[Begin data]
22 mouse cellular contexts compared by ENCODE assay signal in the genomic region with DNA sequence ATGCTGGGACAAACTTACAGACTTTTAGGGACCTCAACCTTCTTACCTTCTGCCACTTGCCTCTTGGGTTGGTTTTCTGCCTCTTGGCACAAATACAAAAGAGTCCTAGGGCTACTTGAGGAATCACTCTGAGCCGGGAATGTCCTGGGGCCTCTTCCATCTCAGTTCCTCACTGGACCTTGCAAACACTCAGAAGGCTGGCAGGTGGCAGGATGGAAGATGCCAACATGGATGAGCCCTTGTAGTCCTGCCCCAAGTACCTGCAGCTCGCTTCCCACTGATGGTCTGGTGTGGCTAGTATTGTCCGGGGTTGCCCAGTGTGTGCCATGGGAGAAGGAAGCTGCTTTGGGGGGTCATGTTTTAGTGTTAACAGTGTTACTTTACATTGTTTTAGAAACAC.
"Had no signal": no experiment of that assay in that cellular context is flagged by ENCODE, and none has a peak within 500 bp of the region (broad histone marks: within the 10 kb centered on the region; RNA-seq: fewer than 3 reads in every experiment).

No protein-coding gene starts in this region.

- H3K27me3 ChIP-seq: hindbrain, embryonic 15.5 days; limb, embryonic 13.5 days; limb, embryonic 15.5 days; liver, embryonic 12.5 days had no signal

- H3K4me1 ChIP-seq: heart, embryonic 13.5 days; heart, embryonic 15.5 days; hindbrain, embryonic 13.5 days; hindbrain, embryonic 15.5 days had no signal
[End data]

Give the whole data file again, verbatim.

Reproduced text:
22 mouse cellular contexts compared by ENCODE assay signal in the genomic region with DNA sequence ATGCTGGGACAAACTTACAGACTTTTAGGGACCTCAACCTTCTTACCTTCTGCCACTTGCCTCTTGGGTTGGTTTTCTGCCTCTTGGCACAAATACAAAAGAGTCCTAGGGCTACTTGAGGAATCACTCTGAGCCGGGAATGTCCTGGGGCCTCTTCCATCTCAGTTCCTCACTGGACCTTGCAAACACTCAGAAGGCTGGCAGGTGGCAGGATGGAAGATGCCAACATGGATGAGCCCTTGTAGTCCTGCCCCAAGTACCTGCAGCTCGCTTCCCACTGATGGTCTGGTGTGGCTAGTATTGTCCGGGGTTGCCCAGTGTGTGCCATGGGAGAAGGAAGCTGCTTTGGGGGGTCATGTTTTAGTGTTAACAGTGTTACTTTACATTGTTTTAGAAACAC.
"Had no signal": no experiment of that assay in that cellular context is flagged by ENCODE, and none has a peak within 500 bp of the region (broad histone marks: within the 10 kb centered on the region; RNA-seq: fewer than 3 reads in every experiment).

No protein-coding gene starts in this region.

- H3K27me3 ChIP-seq: hindbrain, embryonic 15.5 days; limb, embryonic 13.5 days; limb, embryonic 15.5 days; liver, embryonic 12.5 days had no signal

- H3K4me1 ChIP-seq: heart, embryonic 13.5 days; heart, embryonic 15.5 days; hindbrain, embryonic 13.5 days; hindbrain, embryonic 15.5 days had no signal